Our hobby-horse is known merely as "Horse", or, formally, with honorific, "The Horse". The original was made by Tim Cavanaugh in his premiere foray into the art of papier maché for the Black Jokers first appearance at the Marlboro Lamb Ale, in May of 1976. The skirt was sewn in the car on the drive up. It was rather heavy, with a plywood box frame, which suffered structural damage on October 16th of that year when at the end of Badby dance Beaux of London City those in the set mimed aiming rifles and "shot" the horse, and Jonathan Stutts, who was inside, made a very dramatic collapse. Since then, it has been a team rule that nobody in the set shoots the horse.
A photograph of the original horse has appeared in an article on the Marlboro Ale that ran in the May 1981 issue of Smithsonian magazine, and later, in the Smithsonian Calendar some time in the mid-80s.
In the Spring of 1982, as The Horse got on in years and began to show its age, Kris Arnold made a cast of the head to recreate it in a lightweight fiber reinforced composite which would be more durable than the original and light enough to carry along on our tour of England that summer. The head was painted almost exactly like the original, and mated to a smoothly contoured acrylic waist-rest and wooden anchors for a skelton of fibreglass tent poles. This brought our hobby beast into the Space Age, providing a welcome weight reduction for those who wear it. In addition to a moveable jaw, as in the original, the new one has a gullet for swallowing coins, although with inflation the horse tends to choke on greenbacks - not that we are complaining, you understand. In 1991 Vera Ehmann completed a new skirt, restoring the horse to a more dignified elegance.
Our horse has generally done well in the presence of the real thing, getting along with mounted police, park rangers, and other equestrians, except on one occasion. During our visit to England in 1982, outside a pub in Swindon, Gloucestershire, a horse and rider approached us on the country road until the mount caught sight of our hobby. It halted and shied, and would not go forward. We were assured that the dancers and their bells were not uncommon at that location.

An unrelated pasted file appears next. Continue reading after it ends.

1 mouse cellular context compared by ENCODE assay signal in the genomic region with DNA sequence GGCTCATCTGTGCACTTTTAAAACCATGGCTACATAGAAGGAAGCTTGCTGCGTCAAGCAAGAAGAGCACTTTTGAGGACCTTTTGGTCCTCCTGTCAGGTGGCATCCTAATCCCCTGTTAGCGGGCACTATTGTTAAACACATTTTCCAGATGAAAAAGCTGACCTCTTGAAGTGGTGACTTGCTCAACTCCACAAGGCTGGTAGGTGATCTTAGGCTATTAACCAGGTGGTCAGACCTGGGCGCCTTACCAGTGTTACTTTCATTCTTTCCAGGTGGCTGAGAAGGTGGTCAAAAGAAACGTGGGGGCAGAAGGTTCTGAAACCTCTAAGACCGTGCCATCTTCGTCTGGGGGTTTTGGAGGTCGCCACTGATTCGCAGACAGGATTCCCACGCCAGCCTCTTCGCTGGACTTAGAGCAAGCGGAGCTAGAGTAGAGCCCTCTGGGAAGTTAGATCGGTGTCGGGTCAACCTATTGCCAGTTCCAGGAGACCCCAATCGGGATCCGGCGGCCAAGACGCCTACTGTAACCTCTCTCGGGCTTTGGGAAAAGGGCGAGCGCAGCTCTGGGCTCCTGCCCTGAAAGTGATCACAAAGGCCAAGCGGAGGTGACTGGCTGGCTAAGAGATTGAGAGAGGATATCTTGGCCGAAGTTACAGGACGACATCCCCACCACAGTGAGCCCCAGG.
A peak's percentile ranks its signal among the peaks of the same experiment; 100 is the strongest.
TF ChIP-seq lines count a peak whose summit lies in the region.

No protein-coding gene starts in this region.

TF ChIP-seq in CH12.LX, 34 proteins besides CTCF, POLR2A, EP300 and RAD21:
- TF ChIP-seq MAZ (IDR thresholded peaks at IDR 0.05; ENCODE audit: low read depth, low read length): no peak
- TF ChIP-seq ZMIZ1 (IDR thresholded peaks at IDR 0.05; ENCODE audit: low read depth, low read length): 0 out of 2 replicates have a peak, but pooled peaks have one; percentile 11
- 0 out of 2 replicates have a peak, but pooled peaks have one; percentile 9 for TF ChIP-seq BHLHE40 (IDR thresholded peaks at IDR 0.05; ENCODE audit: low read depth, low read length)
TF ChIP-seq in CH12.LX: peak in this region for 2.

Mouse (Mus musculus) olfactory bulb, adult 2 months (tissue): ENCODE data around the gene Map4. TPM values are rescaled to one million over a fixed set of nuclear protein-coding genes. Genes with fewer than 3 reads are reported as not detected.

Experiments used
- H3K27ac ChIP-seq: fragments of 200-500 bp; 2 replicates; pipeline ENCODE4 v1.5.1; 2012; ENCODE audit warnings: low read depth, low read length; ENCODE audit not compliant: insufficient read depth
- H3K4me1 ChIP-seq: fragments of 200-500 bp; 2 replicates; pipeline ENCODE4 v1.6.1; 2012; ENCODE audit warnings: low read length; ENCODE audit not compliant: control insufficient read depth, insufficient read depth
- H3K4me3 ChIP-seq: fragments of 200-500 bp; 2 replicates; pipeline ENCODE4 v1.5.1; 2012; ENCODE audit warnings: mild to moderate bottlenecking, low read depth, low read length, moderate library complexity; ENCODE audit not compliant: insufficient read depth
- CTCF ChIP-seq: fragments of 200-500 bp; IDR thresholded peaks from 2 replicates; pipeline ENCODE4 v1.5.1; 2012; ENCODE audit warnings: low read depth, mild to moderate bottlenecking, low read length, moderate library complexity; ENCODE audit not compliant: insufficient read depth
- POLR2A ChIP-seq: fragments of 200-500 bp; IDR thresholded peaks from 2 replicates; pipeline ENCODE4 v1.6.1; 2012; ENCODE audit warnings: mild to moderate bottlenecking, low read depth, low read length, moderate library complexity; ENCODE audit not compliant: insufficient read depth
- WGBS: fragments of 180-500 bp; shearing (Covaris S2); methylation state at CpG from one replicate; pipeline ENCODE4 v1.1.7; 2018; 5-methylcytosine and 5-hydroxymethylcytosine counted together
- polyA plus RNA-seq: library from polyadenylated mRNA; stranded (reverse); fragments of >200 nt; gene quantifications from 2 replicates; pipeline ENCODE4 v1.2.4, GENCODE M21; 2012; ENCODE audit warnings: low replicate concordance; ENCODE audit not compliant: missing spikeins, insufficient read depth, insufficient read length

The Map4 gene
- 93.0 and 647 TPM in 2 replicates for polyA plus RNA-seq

The Horse is often filled by a new dancer, as a way of having them participate in the Morris experience before they have mastered all the steps, or as a way of catching their breath. While in England we acquired an " L " placard, used there to mark cars driven by "Learners", and affixed it under the horse's chin. We found it appropriate in light of the above, and while it was enjoyed in the UK, we think the significance of it was not fully realized by audiences on this side of the Atlantic Ocean.
On occasion a dancer's spouse or similar will perform as the horse; each person bringing their own unique interpretation of horsing to the event.
Originally written for publication in the
American Morris Newsletter, Autumn, 1992.
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